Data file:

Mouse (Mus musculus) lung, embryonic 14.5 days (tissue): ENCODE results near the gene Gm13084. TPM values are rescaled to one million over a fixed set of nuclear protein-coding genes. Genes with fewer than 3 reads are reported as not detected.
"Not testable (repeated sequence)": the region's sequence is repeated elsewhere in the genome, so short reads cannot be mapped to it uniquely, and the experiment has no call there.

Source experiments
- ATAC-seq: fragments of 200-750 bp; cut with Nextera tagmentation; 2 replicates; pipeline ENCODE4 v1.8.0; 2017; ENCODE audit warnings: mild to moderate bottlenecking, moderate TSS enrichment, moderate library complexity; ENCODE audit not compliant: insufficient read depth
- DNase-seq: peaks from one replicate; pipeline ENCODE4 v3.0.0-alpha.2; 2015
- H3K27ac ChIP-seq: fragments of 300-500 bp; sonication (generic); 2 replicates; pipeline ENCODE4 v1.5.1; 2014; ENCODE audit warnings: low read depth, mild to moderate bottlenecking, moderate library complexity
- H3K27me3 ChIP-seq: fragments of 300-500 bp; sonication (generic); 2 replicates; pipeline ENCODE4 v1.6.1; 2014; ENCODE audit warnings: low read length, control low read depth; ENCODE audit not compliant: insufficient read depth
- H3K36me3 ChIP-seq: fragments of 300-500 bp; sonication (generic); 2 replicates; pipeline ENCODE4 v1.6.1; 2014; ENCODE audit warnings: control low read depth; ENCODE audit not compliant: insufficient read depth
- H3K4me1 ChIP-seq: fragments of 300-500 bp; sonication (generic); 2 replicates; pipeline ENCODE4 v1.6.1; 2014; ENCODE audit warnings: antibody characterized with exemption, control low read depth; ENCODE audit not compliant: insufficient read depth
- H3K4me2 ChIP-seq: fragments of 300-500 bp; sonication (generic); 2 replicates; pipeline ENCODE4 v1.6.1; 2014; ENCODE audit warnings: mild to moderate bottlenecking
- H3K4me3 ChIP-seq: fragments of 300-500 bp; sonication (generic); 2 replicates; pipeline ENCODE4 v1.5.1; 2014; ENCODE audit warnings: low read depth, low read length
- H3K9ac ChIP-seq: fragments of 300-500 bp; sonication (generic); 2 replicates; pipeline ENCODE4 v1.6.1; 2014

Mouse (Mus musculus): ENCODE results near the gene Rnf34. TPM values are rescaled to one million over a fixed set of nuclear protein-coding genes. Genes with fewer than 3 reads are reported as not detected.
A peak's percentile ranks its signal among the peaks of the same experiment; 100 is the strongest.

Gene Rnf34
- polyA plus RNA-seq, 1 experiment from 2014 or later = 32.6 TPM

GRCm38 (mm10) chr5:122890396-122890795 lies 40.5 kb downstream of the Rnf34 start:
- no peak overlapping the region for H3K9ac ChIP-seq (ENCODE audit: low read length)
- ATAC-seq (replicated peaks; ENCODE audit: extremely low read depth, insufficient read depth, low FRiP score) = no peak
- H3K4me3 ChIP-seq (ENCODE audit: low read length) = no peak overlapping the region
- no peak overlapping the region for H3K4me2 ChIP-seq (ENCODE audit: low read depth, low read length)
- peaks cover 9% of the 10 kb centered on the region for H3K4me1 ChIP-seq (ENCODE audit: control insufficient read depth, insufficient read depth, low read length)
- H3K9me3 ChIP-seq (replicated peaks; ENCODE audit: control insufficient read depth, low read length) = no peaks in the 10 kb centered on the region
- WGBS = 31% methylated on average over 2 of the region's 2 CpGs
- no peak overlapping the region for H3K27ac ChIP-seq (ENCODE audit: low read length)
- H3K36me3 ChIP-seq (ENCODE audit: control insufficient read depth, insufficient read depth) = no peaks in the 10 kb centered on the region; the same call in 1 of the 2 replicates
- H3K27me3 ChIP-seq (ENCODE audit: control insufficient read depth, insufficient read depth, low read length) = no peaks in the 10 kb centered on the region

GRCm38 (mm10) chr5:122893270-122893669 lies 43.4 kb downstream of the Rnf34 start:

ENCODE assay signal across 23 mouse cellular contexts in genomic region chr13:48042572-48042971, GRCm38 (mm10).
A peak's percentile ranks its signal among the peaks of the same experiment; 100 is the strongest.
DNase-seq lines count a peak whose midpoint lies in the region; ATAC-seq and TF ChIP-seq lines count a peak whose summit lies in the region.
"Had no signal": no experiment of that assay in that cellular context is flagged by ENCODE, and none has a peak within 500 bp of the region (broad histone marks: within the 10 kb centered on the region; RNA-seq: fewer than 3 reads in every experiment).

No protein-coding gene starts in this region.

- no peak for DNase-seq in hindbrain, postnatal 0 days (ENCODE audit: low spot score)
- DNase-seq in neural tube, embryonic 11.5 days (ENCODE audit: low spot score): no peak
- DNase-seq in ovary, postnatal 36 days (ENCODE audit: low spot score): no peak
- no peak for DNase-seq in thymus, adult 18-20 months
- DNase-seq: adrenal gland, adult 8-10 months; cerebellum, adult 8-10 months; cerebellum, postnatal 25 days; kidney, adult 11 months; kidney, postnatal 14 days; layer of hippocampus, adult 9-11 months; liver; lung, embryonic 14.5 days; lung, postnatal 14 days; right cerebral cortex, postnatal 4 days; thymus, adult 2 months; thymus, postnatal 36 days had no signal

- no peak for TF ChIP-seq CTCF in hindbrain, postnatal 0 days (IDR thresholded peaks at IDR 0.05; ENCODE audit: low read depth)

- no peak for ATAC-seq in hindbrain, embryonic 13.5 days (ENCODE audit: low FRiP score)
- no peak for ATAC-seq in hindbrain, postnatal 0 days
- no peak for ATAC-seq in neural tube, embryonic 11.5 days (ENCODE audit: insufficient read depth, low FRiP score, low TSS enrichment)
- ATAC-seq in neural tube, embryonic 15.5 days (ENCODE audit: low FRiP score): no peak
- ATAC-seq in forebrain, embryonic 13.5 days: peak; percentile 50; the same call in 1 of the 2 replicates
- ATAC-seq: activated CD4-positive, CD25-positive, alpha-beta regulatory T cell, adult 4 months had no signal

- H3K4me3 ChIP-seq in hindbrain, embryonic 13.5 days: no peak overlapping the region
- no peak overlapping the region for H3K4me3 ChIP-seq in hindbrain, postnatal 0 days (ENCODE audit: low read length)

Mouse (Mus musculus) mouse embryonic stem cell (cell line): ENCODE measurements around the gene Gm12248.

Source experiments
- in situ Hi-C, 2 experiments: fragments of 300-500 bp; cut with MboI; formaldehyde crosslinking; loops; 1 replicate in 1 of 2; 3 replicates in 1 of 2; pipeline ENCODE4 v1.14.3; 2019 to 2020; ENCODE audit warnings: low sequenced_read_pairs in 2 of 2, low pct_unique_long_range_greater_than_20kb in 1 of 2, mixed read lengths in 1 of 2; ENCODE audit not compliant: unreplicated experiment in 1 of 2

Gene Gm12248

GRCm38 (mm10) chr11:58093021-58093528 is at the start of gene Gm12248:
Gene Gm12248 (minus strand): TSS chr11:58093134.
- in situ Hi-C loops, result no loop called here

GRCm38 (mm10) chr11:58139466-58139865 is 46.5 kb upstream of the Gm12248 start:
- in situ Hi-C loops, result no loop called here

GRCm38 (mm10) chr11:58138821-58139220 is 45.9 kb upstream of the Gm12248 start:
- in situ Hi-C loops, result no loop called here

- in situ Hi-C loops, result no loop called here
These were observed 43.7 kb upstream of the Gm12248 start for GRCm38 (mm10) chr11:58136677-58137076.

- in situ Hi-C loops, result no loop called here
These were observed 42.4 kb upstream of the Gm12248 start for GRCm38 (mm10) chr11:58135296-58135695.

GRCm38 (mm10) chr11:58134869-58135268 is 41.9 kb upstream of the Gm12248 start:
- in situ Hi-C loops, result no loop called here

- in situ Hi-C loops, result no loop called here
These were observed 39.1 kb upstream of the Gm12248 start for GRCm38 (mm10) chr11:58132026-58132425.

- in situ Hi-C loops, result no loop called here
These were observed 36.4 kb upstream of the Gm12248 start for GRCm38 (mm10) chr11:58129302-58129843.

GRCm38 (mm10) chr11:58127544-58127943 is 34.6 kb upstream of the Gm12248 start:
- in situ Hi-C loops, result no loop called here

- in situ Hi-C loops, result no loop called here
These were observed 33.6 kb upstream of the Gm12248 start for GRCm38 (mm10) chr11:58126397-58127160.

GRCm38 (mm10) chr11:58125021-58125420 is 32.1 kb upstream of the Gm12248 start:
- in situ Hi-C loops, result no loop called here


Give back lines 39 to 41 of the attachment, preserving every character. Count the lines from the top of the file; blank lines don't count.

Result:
- no peak for TF ChIP-seq CTCF in hindbrain, postnatal 0 days (IDR thresholded peaks at IDR 0.05; ENCODE audit: low read depth)

- no peak for ATAC-seq in hindbrain, embryonic 13.5 days (ENCODE audit: low FRiP score)
- no peak for ATAC-seq in hindbrain, postnatal 0 days